The guidelines for Vista and its applications suggest messages that present technically accurate advice concisely, objectively, and positively, and assume an intelligent user motivated to solve a particular problem. Specific advice includes the use of the second person and the active voice (e.g. "Print the photos on your camera") and avoidance of words like "please" and "sorry".
Microsoft has listed the following requirements for what they call a Vista Premium Ready PC. A PC that meets or exceeds these requirements will be able to use the new Aero technologies.
The minimum requirements for graphics cards from the major vendors include the Radeon 9500 from ATI Technologies and the GeForce FX 5200 from NVIDIA.
A note on minimum graphics requirements: though Microsoft has listed 128 MB of Video RAM as a requirement for "Premium Ready" PCs, it does not mean a 128 MB integrated graphics processor is required to run the Aero glass theme. A 64 MB integrated graphics processor, combined with at least 1 GB of system memory, will be able to run Aero at certain resolutions. However, a Vista-specific driver for any given graphics processor is also required to run the Aero glass theme, which may or may not be available at the time of Windows Vista's commercial release. Users who believe their hardware meets Aero's minimum graphics requirements are encouraged to check their graphics processor manufacturer's website for a Vista-specific driver if they are unable to run the theme.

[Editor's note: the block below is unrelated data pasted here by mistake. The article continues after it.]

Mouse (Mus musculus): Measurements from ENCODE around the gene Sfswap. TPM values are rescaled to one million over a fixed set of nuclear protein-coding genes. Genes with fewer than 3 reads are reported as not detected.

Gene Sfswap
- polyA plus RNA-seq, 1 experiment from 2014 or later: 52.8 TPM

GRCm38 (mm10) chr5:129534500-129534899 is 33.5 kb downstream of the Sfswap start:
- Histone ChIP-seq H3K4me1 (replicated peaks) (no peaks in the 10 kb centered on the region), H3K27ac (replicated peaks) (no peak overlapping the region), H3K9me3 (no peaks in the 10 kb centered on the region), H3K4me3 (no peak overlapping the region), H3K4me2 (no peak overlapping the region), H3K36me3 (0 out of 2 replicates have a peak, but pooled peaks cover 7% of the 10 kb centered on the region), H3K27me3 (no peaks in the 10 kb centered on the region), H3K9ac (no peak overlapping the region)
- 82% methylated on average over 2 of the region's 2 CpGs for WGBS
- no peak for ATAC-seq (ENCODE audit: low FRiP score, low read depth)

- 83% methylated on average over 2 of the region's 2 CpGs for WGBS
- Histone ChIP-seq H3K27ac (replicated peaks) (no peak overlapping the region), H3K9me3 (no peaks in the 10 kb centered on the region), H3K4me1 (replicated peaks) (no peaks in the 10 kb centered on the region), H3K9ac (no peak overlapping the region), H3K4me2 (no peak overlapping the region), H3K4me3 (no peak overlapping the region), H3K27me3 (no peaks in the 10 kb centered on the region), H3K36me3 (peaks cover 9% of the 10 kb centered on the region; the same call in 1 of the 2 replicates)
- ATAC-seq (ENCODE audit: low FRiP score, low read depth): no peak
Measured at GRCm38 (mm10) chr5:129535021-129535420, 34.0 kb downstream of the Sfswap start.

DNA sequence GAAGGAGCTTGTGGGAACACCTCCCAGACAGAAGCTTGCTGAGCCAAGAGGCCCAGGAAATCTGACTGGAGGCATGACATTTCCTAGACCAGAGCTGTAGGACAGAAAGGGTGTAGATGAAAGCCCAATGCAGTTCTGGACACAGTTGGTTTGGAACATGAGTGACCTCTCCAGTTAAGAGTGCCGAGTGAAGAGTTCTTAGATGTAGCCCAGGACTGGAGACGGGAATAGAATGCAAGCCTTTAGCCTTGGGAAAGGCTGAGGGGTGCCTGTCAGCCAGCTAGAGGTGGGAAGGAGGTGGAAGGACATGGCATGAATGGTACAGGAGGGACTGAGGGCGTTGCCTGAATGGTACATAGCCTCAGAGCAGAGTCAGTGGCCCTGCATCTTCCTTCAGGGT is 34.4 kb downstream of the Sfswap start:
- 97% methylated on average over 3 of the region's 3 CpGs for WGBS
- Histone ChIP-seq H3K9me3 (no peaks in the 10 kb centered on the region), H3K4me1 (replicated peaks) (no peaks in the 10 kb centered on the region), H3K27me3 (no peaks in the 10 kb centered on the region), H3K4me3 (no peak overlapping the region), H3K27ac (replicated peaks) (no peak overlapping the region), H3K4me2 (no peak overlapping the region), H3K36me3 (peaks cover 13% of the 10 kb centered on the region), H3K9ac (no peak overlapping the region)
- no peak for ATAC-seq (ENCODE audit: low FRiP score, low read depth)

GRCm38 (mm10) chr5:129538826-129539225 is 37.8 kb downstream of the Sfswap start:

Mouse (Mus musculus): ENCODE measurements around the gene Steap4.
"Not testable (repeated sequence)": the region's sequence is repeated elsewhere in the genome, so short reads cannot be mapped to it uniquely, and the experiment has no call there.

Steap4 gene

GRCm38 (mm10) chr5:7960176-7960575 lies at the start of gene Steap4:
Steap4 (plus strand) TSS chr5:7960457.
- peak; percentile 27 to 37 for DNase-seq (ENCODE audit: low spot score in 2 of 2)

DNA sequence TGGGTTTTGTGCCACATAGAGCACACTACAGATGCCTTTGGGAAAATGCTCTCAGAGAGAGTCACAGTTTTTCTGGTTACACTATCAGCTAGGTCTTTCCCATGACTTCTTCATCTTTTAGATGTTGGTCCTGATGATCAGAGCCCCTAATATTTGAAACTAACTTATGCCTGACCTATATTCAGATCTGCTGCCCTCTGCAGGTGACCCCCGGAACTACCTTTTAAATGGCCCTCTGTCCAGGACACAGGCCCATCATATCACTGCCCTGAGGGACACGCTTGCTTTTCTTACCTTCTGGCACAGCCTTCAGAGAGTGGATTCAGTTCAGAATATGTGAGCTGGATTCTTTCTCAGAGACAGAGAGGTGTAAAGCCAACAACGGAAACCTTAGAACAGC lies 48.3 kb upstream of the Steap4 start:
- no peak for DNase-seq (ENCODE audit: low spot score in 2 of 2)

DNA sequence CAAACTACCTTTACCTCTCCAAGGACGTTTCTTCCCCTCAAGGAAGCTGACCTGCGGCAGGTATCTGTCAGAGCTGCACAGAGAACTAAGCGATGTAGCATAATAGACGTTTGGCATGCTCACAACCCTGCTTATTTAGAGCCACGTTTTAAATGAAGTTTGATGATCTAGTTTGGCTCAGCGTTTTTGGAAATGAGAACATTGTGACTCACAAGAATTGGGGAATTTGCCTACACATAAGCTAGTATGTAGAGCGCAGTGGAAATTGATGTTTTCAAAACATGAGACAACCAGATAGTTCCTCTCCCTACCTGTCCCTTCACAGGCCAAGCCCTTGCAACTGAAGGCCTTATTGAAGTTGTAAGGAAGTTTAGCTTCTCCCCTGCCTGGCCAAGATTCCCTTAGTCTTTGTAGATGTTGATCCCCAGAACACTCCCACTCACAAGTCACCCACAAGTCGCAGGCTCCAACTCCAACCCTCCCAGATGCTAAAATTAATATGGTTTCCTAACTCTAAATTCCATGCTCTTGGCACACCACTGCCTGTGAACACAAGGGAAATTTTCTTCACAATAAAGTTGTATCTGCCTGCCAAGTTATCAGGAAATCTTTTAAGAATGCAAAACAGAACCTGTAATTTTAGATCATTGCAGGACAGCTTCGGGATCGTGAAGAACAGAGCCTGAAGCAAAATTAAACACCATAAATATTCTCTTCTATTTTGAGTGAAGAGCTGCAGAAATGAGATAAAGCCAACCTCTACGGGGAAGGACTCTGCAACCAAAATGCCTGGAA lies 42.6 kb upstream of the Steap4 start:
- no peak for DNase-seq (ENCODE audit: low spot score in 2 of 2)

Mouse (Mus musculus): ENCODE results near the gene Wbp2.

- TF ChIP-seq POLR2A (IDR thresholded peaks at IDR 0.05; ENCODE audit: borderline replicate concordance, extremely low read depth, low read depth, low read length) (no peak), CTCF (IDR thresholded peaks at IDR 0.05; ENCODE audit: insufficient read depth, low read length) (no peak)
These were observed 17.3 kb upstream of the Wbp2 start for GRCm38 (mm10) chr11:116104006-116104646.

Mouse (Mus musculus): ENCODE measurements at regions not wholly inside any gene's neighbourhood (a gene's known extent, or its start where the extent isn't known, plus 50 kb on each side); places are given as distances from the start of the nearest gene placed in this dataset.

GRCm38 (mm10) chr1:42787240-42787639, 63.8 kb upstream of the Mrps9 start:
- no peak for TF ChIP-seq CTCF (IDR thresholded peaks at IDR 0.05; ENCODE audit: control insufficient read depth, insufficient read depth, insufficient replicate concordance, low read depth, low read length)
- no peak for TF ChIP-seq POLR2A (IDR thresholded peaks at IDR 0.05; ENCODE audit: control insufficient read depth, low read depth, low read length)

Amongst others, WinSuperSite reviewer Paul Thurrott has noted many similarities between Aero and Aqua; he suggests that the use of translucency in the interface is going to make comparisons with Mac OS X's interface "hard to avoid." Long-time Mac columnist and book author John Rizzo wrote in an eWeek article, "Microsoft seems to have taken many cues from Mac OS X with the user interface and features, right down to some of the terminology. Even some of Vista's icons are amazingly similar to those in Tiger."